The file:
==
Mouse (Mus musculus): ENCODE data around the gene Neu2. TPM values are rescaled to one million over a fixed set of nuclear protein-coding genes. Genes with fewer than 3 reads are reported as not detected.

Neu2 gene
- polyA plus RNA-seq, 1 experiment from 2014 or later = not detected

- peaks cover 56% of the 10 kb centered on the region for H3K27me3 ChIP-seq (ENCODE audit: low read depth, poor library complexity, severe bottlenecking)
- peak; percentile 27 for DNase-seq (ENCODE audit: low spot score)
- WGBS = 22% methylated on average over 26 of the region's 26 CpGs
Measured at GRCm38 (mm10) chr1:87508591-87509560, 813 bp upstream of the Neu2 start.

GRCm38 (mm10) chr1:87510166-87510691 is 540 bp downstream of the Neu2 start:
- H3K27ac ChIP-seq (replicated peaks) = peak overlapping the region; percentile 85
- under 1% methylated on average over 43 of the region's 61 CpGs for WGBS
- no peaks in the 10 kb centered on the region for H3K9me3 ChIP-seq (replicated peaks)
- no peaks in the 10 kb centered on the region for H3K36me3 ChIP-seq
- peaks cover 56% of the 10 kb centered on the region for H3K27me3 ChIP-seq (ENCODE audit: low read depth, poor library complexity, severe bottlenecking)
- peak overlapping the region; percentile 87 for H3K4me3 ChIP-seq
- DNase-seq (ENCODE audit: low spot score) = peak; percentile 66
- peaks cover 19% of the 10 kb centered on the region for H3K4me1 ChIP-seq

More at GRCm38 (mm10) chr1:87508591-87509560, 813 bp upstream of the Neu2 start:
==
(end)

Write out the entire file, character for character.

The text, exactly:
Mouse (Mus musculus): ENCODE data around the gene Neu2. TPM values are rescaled to one million over a fixed set of nuclear protein-coding genes. Genes with fewer than 3 reads are reported as not detected.

Neu2 gene
- polyA plus RNA-seq, 1 experiment from 2014 or later = not detected

- peaks cover 56% of the 10 kb centered on the region for H3K27me3 ChIP-seq (ENCODE audit: low read depth, poor library complexity, severe bottlenecking)
- peak; percentile 27 for DNase-seq (ENCODE audit: low spot score)
- WGBS = 22% methylated on average over 26 of the region's 26 CpGs
Measured at GRCm38 (mm10) chr1:87508591-87509560, 813 bp upstream of the Neu2 start.

GRCm38 (mm10) chr1:87510166-87510691 is 540 bp downstream of the Neu2 start:
- H3K27ac ChIP-seq (replicated peaks) = peak overlapping the region; percentile 85
- under 1% methylated on average over 43 of the region's 61 CpGs for WGBS
- no peaks in the 10 kb centered on the region for H3K9me3 ChIP-seq (replicated peaks)
- no peaks in the 10 kb centered on the region for H3K36me3 ChIP-seq
- peaks cover 56% of the 10 kb centered on the region for H3K27me3 ChIP-seq (ENCODE audit: low read depth, poor library complexity, severe bottlenecking)
- peak overlapping the region; percentile 87 for H3K4me3 ChIP-seq
- DNase-seq (ENCODE audit: low spot score) = peak; percentile 66
- peaks cover 19% of the 10 kb centered on the region for H3K4me1 ChIP-seq

More at GRCm38 (mm10) chr1:87508591-87509560, 813 bp upstream of the Neu2 start: